Mobile ‘network in a box’ technology address the challenges of communication access

Cellular networks have revolutionised the South African communications landscape.

July 1, 2013

By Martin Ferreira, Executive Head: Technology and Operations, Jasco Carrier

Cellular networks have revolutionised the South African communications landscape, providing easy access to telephony, data and a host of other services. However, while cellular connectivity provides excellent coverage for metropolitan areas, access is still sparse in rural communities, limiting rural residents’ ability to access the services they need. Extending cellular networks is a costly exercise in these areas due to lack of infrastructure. Added to this challenge, because cellular telephony is so well subscribed, but has limited spectrum available, services become slow and often unusable in metropolitan areas, particularly in situations such as concerts and sporting events, or even in shopping malls and office buildings, where large numbers of people are all trying to access the network at the same time. Innovative ‘mobile network in a box’ solutions help to address these challenges, offering an affordable all-in-one cellular network that is quick and easy to deploy and provides all of the features of a public cellular network, including voice, messaging and data.

According to the latest AMPS 2012 survey data, 83% of South African adults have a cell phone, and 86% of cell phone users do not have a land line at home, making cellular the primary communications method for the majority of the country’s population. There are also a host of innovative applications for cellular users, including the ability to send money using cellphones, and conduct Internet banking, along with social media and more. This opens up the online world for more users than ever before.

However, while access to cellular services provides telephony for many people who could not make use of these options previously, the upsurge in cellular subscribers also presents problems. With the number of subscribers in South Africa continuing to grow, and the limited spectrum for cellular services available, the end result means there is simply not enough capacity to adequately service all of the users. Building new base stations to cater for additional demand is often prohibitively expense, and deploying these services in rural areas, where infrastructure is lacking, is even more complex and costly.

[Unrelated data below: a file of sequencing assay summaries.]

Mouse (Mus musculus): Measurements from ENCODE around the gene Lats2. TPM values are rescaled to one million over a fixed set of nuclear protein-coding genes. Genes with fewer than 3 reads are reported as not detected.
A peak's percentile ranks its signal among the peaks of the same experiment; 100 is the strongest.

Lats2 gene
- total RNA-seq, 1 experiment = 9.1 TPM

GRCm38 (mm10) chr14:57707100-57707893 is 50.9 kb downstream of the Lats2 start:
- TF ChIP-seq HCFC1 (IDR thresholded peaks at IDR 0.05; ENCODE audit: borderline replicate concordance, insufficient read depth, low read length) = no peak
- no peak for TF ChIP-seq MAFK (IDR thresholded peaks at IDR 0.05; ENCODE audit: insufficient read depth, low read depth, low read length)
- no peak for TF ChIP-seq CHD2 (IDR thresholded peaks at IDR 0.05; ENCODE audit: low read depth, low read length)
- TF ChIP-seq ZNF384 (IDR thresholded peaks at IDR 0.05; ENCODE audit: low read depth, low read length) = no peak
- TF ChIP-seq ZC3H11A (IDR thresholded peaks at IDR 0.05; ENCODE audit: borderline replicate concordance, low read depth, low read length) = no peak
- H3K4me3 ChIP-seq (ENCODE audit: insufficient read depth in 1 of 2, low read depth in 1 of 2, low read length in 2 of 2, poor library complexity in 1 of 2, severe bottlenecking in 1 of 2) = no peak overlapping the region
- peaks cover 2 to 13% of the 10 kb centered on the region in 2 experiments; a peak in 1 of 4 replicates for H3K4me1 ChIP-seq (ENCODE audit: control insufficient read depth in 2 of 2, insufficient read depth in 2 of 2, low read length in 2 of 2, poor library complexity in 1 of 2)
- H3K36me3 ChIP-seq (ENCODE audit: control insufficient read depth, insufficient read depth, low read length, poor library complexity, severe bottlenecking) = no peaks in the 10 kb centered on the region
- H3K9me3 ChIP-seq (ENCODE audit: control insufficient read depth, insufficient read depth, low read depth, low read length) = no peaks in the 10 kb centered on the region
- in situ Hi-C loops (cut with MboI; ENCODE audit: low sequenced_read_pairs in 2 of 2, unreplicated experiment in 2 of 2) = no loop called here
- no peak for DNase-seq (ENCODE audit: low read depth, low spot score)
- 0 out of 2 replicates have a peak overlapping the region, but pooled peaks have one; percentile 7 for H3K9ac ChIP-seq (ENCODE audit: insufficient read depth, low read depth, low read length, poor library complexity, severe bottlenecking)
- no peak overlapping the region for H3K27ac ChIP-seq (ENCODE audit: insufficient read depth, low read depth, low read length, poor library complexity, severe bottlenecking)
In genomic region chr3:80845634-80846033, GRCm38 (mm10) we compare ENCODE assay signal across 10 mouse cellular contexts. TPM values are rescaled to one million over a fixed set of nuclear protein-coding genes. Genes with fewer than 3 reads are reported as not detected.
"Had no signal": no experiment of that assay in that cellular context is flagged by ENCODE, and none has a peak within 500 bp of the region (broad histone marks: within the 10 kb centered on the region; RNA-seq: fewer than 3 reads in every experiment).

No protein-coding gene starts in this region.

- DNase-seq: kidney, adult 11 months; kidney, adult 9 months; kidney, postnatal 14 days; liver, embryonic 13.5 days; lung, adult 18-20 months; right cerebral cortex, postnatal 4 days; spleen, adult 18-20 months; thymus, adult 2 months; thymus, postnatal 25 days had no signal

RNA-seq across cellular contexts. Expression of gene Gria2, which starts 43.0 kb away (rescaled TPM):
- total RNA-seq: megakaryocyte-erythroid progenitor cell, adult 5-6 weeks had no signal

The challenge is to up the amount of reliable capacity available in an affordable, easy to deploy manner, and mobile ‘network in a box’ solutions enable providers to do just that. These boxes scale down base station technology, which typically requires enough hardware to fill a 6x3m container, to the size of a cube roughly 20cm on each side, containing all of the services needed for a full-blown GSM base station and deploying them in software on a single platform. Because these boxes are so small and compact, and are software driven, they also use a lot less power than traditional base stations, as they do not require massive air conditioners and cooling to keep them operational. These boxes can be placed anywhere within a network where there are coverage and capacity issues, even inside buildings, and extend coverage while providing additional capacity to cater for demand.

These boxes are highly cost effective from a number of aspects, including deployment, maintenance, floor space, power consumption and cooling costs, and are therefore the ideal solution for deployment in Africa. Deployment is a simple matter of erecting an antenna, rolling out the box and connecting to the Internet, either from 3G, fixed line or satellite communications. A mobile ‘network in a box’ can be deployed at a fraction of the cost of a base station and can provide connectivity to rural communities, and be used for temporary connectivity for events. They can also be used to quickly set up a network in disaster areas, for vital communications.

These solutions are also protected by the embedded security of the cellular protocols, meaning that they can be configured as a private mobile network, and can be integrated into an enterprise’s existing PBX system. Private providers can therefore deliver services in areas where major carriers are not established, creating a network in the local region and then establishing a link back to the carrier’s infrastructure to interconnect these mobile and Internet services with other providers. This opens up the ability to take services further into rural areas where major carriers may not see a cost-effective and profitable service.

Mobile ‘network in a box’ can also operate as a standalone mobile service delivering closer user group coverage. The result is that organisations can create their own GSM network within an office building or campus environment, on which a user’s standard mobile phone will function. It enables these organisations to make free calls to other devices within the network, and connect to outside providers for calls originating from outside the network.

Mobile connectivity is the future, particularly in emerging economies like the African market where traditional fixed-line infrastructure is lacking. However, oversubscribed mobile services and a lack of access in remote and rural areas is currently limiting the application of and access to mobile telephony and data services. Mobile ‘network in a box’ solutions enable carriers and providers to deploy new scaled down ‘base stations’ at a fraction of the cost of traditional GSM infrastructure, enabling fast deployment and easy access to GSM capabilities, ideal for adding capacity or extending networks across the continent.